Looked like in this photo and below they built this part of the house around a falling stone wall.
The buyer decided to pass.
There are still plenty of foreclosures out there in the market in many locations across the country. It is a great time to cash in on these deals. Buyers do need to be cautious when purchasing. Sometimes you are not always getting a great bargain. Here are some things to consider:
1. Just because a house looks good does not mean it is. There could be”mold like” substances hiding behind walls and floorboards which could lead to costly repairs. Sometimes a foreclosure or fixer upper can look run down and have an excellent shell and important interior parts. Recently I took a buyer into a an older $22,000 – 4 bedroom foreclosure. You could tell the home was wonderful in its day. But what we found out was that some of the beams in the basement were burned. Insurance money, we thought, had made some nice upgrades but . . . there was also the hidden issue of the home being required to tap in to new sewer lines in the town – ouch! I made sure any interested parties were aware.
Also, don’t rely on any previous inspections if there would be any. Empty homes can deteriorate quickly. I always suggest buyers have an inspection. Also you should check the sewer/septic and water statuses as some banks claim to know nothing about whether these systems exist or are currently in working order.
2. Price is should not always be the focus. The price will get many people’s attention. You want to research quality of the school district, location, crime rate and even the view, and accessibility. Also financial problems are not always the main reason for every foreclosure.
3. Don’t be tempted to “flip” the house. Sometimes the price is not always low enough for a neighborhood to get your money back out of the flip. Always consult a real estate professional, home inspector or a contractor if you lack that knowledge.
4. Stick to a budget. Buyers need to make sure that they have the money to repair what they need or want repaired. Buyers should avoid taking additional loans. A great option in some cases is a rehab loan. For example, there is a loan called a 203K rehab loan (not all loan agents have knowledge of how to run them nor do all want to). This loan will escrow money for needed repairs that are are required to get financing or even additional things that are desirable to do.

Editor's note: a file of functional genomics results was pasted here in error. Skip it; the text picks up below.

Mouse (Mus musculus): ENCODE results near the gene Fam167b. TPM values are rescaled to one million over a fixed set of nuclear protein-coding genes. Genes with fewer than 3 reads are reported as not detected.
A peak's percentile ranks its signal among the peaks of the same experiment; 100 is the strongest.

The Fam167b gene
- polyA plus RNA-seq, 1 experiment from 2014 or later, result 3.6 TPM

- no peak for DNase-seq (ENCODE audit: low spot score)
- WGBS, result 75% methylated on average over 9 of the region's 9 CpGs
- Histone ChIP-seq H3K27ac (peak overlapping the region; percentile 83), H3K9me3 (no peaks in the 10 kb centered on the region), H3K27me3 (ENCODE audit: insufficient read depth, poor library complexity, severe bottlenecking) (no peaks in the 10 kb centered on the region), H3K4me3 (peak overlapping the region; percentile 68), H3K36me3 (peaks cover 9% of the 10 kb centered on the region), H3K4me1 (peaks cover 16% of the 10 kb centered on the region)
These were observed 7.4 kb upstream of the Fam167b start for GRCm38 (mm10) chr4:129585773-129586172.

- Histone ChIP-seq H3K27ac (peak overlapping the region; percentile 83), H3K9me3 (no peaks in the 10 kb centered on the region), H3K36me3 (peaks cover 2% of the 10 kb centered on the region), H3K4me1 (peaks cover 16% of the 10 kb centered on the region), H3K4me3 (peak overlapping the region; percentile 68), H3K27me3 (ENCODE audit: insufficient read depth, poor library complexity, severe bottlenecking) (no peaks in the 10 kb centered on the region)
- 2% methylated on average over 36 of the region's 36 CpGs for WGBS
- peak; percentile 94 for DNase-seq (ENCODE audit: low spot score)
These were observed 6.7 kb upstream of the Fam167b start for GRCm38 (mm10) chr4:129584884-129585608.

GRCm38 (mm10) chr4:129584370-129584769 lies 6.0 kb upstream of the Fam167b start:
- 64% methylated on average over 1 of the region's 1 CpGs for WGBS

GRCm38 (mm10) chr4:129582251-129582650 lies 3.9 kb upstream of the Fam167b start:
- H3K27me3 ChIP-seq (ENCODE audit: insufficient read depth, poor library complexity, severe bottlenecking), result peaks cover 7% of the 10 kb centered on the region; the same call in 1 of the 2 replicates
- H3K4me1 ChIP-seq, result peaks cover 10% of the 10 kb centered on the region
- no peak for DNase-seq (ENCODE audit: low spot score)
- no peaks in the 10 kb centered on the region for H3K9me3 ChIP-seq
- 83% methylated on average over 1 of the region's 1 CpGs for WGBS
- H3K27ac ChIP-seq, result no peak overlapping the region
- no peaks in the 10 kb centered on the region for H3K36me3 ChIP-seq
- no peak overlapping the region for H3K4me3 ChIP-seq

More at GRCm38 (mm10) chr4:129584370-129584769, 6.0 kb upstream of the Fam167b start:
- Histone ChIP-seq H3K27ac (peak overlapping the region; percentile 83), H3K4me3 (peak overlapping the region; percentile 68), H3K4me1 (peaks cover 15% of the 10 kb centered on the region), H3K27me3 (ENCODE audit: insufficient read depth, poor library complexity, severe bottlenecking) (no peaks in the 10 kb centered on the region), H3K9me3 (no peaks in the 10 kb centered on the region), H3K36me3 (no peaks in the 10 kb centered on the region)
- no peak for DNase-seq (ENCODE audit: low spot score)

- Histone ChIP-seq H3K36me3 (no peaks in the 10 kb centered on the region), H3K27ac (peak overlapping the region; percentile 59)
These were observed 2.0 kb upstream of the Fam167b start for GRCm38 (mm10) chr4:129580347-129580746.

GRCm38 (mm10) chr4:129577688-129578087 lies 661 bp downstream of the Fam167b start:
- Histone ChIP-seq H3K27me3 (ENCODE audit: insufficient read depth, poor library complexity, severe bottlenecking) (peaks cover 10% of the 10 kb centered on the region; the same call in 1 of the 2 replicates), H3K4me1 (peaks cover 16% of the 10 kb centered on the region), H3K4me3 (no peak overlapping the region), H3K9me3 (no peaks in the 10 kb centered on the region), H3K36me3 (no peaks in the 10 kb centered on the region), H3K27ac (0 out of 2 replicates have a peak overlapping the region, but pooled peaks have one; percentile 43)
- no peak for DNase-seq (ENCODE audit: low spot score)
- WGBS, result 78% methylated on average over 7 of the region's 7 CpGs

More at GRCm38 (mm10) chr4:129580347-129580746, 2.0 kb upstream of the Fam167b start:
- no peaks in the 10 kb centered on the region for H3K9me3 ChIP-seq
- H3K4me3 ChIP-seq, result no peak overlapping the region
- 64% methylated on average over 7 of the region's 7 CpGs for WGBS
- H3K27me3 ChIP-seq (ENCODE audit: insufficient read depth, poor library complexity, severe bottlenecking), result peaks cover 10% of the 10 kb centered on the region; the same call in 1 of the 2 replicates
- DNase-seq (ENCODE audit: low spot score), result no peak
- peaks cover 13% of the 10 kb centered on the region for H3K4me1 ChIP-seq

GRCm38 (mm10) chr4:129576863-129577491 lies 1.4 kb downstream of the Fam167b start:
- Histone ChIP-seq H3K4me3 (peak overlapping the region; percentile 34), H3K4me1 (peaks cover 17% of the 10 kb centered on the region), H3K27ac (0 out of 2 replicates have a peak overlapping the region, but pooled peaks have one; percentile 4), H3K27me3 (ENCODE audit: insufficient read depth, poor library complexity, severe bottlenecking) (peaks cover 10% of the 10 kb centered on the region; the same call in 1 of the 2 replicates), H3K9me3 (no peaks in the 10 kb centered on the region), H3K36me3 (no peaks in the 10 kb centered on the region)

Here is a neat article with before and after photos of a remodeled fixer upper. You have to have vision when purchasing a home like this. As an agent, is amazing to see what different people see when they walk into a home.
Before choosing to update your home and make it appealing for a sale, a seller should seriously consider if that improvement will re-coup all the costs. Yes, buyers today want updated features, and many do not want to do the work themselves. Most likely if you over do it, you will be loosing money in today’s market.
â€œIn an ideal real estate market, that would add value, but in todayâ€™s market, expensive pre-sale renovations, for the most part, arenâ€™t worth it. The numbers bear this out: In general, a home remodel will cost quite a bit more than youâ€™ll get back when you sell; remodels done in 2010 will only recoup 60% of their price when the house is sold, according to Remodeling magazineâ€™s 2010 Remodeling Cost vs. Value survey, done in partnership with the National Association of REALTORSÂ® (NAR).â€ – RISMedia
Kitchens and bathrooms are still what attract buyers. So yes, that is where you would want to start. Here are some tips on what to do and not do if you are getting your home ready to sell.
In the Kitchen
In the Bath
Photo Copyright 2006-2011 – Amy S Myers